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Upset Buyer
05.15.2020

You can’t afford to take any unnecessary days off now that you have a house to pay for – we get it. It makes total sense, logistically, to plan your move over a 3-day weekend.

The problem is that it’s a bad idea – one that could cost you time, money, and aggravation. I’m speaking from personal experience, we have made this mistake and it still makes me shiver to think how badly things could have turned out.

What Happens on Closing Day

Behind the scenes, closing day is a flurry of activity, whether or not it is also the actual moving day. Presumably, all the title searches and other due diligence items have been done correctly, and the path is clear to have all the financial details finalized.

First time buyers or others who are not selling a property to fund a purchase will likely have already provided certified funds for a down payment. The mortgage lender forwards funds to the buyer’s lawyer on closing day, so that he or she has the full amount to provide to the seller’s lawyer. In the old days, this required a courier to deliver a physical bank draft.  These days, it is all done electronically, most often through the Large Value Transfer System.

The seller’s lawyer can then release the keys to the house, along with the legal documents that transfer ownership to the new owner. The buyer’s lawyer verifies the documents, then registers the deed and the mortgage with the Land Registry Office, pays associated fees and Land Transfer Tax in their behalf (from the funds provided with the down payment), and contacts the buyer to make arrangements to get the keys into their hands.

Play it Safe – Close Monday to Thursday

Ask any real estate law office, and they will likely tell you that Friday is usually their busiest day of the week.

Staff work every day to close multiple deals, and they do a fantastic job getting things done most of the time. However, no matter how much your lawyer wants to work to get a transaction closed on time, the law office is at the mercy of a bank or lender and a government office (Land Registry). The lending department closes when it closes, and the Land Registry Office closes at 5:00 pm sharp.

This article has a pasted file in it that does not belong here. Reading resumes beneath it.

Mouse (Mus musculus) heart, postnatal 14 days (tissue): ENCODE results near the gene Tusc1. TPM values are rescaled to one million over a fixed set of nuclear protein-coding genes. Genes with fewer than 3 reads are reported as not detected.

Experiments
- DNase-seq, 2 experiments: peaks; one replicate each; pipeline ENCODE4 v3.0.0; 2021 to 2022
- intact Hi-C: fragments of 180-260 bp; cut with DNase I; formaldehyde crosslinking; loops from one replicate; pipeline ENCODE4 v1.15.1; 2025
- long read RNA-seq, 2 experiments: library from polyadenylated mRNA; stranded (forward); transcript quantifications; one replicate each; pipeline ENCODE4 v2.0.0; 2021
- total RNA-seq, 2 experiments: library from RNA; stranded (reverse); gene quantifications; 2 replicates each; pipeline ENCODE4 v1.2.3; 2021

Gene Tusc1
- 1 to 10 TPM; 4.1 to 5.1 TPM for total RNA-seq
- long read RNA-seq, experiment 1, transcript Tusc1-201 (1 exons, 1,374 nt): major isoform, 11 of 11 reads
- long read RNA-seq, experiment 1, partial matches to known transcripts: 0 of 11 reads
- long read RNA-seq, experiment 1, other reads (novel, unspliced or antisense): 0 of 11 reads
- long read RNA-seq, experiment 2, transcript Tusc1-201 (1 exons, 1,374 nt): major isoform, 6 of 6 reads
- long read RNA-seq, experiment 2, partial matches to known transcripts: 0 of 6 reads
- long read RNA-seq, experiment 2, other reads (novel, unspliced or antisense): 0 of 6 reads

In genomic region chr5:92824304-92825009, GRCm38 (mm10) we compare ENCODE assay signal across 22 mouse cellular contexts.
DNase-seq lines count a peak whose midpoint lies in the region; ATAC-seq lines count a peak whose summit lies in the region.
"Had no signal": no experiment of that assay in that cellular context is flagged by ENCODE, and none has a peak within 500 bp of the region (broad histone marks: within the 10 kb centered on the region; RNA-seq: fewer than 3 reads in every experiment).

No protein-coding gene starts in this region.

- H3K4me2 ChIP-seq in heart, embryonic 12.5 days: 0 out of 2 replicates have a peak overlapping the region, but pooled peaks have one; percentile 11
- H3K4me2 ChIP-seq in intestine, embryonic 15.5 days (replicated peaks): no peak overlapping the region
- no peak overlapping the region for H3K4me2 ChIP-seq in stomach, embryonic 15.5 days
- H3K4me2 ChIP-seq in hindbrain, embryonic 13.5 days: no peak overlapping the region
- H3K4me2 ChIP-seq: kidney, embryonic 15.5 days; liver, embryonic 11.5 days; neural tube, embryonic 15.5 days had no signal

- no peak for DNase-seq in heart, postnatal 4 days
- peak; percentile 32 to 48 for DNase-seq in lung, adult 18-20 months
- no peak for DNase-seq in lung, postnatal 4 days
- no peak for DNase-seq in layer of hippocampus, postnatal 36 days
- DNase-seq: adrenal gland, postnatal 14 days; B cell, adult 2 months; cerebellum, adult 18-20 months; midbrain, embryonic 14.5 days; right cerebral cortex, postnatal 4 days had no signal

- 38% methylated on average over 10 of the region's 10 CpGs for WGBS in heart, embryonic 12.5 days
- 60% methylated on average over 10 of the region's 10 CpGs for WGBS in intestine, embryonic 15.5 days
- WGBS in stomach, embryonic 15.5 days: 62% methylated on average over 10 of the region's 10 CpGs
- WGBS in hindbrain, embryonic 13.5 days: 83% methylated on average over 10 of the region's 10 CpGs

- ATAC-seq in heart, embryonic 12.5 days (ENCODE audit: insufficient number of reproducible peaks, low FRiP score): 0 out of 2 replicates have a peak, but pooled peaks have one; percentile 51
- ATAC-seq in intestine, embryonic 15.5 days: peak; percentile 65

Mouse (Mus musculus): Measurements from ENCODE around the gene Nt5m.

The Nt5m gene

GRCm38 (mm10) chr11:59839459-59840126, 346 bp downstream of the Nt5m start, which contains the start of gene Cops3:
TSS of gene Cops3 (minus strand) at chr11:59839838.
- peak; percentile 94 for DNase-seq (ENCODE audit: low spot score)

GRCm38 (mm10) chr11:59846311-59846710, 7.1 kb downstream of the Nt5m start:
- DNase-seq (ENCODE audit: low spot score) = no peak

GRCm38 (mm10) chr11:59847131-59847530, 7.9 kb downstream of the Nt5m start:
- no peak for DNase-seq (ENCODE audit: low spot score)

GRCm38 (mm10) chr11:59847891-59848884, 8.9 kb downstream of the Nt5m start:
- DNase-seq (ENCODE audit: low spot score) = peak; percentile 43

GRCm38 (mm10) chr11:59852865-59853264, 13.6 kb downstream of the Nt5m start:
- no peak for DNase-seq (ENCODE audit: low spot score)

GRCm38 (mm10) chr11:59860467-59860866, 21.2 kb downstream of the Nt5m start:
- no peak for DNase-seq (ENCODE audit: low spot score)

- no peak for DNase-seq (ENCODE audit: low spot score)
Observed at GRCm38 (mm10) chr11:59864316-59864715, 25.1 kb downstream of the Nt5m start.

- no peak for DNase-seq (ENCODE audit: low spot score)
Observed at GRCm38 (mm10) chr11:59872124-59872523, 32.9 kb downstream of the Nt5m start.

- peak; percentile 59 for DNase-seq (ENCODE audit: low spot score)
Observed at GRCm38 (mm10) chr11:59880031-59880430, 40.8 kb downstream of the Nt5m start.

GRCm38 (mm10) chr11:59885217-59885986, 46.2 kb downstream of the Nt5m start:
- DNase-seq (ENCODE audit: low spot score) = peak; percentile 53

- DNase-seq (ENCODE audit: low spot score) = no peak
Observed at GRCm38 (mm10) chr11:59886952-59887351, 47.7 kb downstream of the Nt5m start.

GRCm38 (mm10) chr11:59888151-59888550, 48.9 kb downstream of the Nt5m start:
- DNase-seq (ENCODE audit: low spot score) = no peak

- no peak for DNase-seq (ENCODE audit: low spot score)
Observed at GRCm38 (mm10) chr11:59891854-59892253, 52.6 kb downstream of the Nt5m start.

If, by 5:00 pm, any of the required paperwork and/or money transfers are incomplete, the deal may not close.

It is enough of an inconvenience to have this happen on a weekday, when lawyers can get back at it the next morning at 8:30. But imagine having your deal pushed off on a Friday afternoon. With your old home sold and closed, or your apartment already rented out to new tenants. And nowhere to go with your expensive moving truck loaded to the brim. Till Monday morning.

 

Now, this doesn’t happen often. However, it’s not unreasonably paranoid to protect yourself from the possibility of something going wrong. There are three major reasons for this:

  1.  Lawyers and their staff are only human. A busy or challenging day can put them behind schedule if they run into unexpected issues or if someone is off sick.
  2.  Automated and electronic systems are not bulletproof and can go down from time to time, tying everyone’s hands until the problems are resolved.
  3. In rare circumstances, there is a problem between involved parties that cannot be resolved in time to meet the closing deadline. (For example, if the sellers are in the midst of a bitter divorce, delays in Family Court can result in delayed closings.)

The 5:00 pm deadline is unforgiving – what doesn’t happen by then doesn’t happen that day.

Of course, much of this stress can be reduced, even eliminated, by ensuring that closing day is not moving day. Bridge financing is a very attractive option to help with this situation.

 

 

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